Divorce mediation gets to a fair and reasonable division of assets and property in the fastest and lowest cost way possible. Massachusetts is an “equitable division” state for property division. This means that all property owned by both parties is subject to division in a divorce. Equitable division suggests a fair and reasonable outcome on division of assets given the facts and circumstances of the parties or family. This differs from “community property” states where title, ownership or a presumption of equal division can determine property division outcomes.
What property can be divided?
Massachusetts defines the “marital estate” very broadly. All property “whenever and however acquired” is subject to potential division. This includes homes, bank accounts, retirement accounts and pensions, investment accounts, business interests, stock shares, stock options, deferred compensation, vested and non-vested benefits and rights, trust interests, collections, frequent flier miles, inheritances, personal property, tax refunds, vehicles, artwork, jewelry, etc.
What about our home?
In MA divorce mediation, we will consider all options for disposition of your marital residence. These options include sale of the home at the time of divorce or by a specified future date, a buyout or refinance by either party at the time of divorce or by a specified future date, co-ownership for a defined time period or transfer of the home to one party.
What about our retirement assets?
More or less, any retirement asset other than Social Security can be retained by the owner, divided, or transferred to the other party as part of the divorce process. Defined contribution retirement assets including 401Ks, traditional and ROTH IRAs, 403(b) accounts, deferred compensation accounts, and similar assets can be divided or assigned to either party in your divorce. Defined benefit retirement assets including federal, state or municipal pensions (teacher, police, firefighter, or government worker), union pensions, and similar pensions can be divided pursuant to a Qualified Domestic Relations Order (QDRO). A QDRO is an order from a judge dividing a pension benefit pursuant to divorce.
How do we determine the value of our marital assets?
In divorce mediation, just like in a divorce courtroom case, the parties can use real estate appraisers, business valuation experts, pension appraisers, and similar individuals or organizations to help them value specific marital assets.
What are the general principles of asset division in a Massachusetts divorce?
In divorce mediation your asset division issues will be evaluated under the shadow of Massachusetts law. Chapter 208 of the Massachusetts General Laws requires that a judge consider the following factors when determining asset division: the length of your marriage, the conduct of the parties during the marriage, the ages of the parties, the health of the parties, the station in life or economic class of the parties, the occupations of the parties, the amount and sources of income of the parties, the vocational skills of each party, the employability of each party, the estate of each party, the liabilities of each party, the needs of each party, the opportunity of each party for the future acquisition of assets and income, and the present and future needs of the children of the marriage. In addition, a judge has discretion to consider: the contribution of each of the parties in the acquisition, preservation or appreciation in value of their respective estate, and the contribution of each of the parties as a homemaker to the family unit.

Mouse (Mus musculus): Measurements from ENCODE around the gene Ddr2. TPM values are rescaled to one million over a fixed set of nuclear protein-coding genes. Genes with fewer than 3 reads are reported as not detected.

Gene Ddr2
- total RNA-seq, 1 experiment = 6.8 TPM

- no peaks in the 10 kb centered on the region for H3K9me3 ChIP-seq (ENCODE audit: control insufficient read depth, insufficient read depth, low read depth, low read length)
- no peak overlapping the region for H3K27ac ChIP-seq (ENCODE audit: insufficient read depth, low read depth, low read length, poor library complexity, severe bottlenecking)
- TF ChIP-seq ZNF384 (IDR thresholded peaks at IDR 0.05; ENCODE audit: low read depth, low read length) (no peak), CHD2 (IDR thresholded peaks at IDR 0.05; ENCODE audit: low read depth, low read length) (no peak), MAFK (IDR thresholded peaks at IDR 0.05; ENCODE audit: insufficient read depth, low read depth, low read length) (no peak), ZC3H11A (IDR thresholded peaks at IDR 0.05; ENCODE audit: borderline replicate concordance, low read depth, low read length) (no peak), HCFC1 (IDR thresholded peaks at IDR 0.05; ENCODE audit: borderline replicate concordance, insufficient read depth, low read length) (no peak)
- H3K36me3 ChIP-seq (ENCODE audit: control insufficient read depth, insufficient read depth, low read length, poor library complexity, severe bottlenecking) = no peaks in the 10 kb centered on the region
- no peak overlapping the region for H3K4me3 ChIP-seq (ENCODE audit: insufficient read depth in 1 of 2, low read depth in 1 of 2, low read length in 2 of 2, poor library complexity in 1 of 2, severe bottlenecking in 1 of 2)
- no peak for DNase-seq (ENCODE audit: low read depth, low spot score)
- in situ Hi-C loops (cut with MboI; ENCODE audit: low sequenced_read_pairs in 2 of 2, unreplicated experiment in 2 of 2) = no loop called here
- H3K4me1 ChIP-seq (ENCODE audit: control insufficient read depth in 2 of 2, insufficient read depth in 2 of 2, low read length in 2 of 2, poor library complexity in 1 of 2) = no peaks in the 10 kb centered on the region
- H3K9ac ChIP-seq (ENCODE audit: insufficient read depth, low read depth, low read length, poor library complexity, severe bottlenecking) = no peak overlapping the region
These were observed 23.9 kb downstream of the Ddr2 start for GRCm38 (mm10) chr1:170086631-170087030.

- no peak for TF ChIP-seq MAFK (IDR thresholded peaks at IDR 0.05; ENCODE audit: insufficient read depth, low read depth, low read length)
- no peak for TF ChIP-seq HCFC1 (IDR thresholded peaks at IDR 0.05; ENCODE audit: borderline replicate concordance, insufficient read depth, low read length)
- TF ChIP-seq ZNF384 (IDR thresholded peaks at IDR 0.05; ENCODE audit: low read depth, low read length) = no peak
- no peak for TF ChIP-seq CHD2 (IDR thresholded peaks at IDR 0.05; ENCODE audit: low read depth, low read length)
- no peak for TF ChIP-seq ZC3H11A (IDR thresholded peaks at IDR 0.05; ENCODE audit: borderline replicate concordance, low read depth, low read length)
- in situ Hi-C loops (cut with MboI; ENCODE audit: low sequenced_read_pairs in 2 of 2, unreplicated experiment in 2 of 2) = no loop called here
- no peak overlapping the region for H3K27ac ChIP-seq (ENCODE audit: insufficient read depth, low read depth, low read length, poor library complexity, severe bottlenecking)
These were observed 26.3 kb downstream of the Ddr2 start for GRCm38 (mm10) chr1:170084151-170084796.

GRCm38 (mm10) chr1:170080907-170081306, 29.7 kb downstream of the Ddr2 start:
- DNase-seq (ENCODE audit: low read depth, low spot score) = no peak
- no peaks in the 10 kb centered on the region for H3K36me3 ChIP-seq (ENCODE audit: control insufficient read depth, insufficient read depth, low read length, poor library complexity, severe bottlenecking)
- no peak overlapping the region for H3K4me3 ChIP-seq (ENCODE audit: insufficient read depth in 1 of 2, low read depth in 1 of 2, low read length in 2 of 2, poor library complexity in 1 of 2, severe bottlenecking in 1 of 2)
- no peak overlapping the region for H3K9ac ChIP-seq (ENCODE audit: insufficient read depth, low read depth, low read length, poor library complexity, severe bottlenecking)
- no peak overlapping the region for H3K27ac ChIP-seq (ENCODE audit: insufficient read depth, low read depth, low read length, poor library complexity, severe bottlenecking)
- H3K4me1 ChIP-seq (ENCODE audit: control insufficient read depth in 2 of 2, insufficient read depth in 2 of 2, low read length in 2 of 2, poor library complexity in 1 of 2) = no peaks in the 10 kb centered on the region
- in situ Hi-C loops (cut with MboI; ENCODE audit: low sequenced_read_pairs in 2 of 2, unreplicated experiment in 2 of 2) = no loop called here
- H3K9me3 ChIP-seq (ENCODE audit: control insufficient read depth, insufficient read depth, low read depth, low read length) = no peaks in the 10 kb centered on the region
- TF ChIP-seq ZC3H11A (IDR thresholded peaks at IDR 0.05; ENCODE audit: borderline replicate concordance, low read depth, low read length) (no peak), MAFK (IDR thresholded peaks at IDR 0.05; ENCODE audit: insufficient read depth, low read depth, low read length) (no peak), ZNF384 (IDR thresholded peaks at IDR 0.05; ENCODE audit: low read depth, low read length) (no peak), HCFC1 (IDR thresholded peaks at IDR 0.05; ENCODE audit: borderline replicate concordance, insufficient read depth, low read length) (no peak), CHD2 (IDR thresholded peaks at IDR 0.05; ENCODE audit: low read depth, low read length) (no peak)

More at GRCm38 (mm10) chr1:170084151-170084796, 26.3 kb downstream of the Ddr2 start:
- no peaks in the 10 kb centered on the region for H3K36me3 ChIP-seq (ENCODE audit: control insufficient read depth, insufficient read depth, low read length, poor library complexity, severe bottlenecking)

Some common themes apply to property division in MA divorces, although what happens in your particular case will depend upon your specific circumstances:
- In short marriages, the parties often retain what they had on the date of the marriage with an equal division of what they accumulated during the short marital period.
- In long marriages with or without children born, an approximately equal division of marital assets is a common outcome.
- Inherited or gifted assets could be subject to division after consideration of numerous factors including whether or not the inherited or gifted asset was woven into the financial fabric of the marriage, when the inheritance or gift arrived in the marriage, the prospects of the non-inheriting party for a post-divorce inheritance or gift, the length of the marriage, and other equitable considerations.
- Asset division should be also informed by tax considerations. Common divorce tax issues include potential capital gains taxes related to the sale of homes, taxes due on assets such as stock options or stock shares, capital gains taxes applicable to investments, the pre-tax nature of most defined contribution retirement assets, depreciation recapture related to rental properties, and the cost basis of non-retirement financial investments.
The divorce mediation process takes place under circumstances where both parties possess reliable and specific information about all aspects of the other party’s financial circumstances. In divorce mediation, both spouses will need to disclose all of their respective income, expenses, assets and liabilities. This disclosure will be included in a court-required document called a “Financial Statement”. The Financial Statement must be signed under the pains and penalties of perjury and each party must complete a Financial Statement as part of the divorce mediation process.
The goal of divorce mediation on the issue of property division is to arrive at an agreement that is fair and reasonable to both parties and will be accepted by a judge of the Probate and Family Court when you finalize your divorce.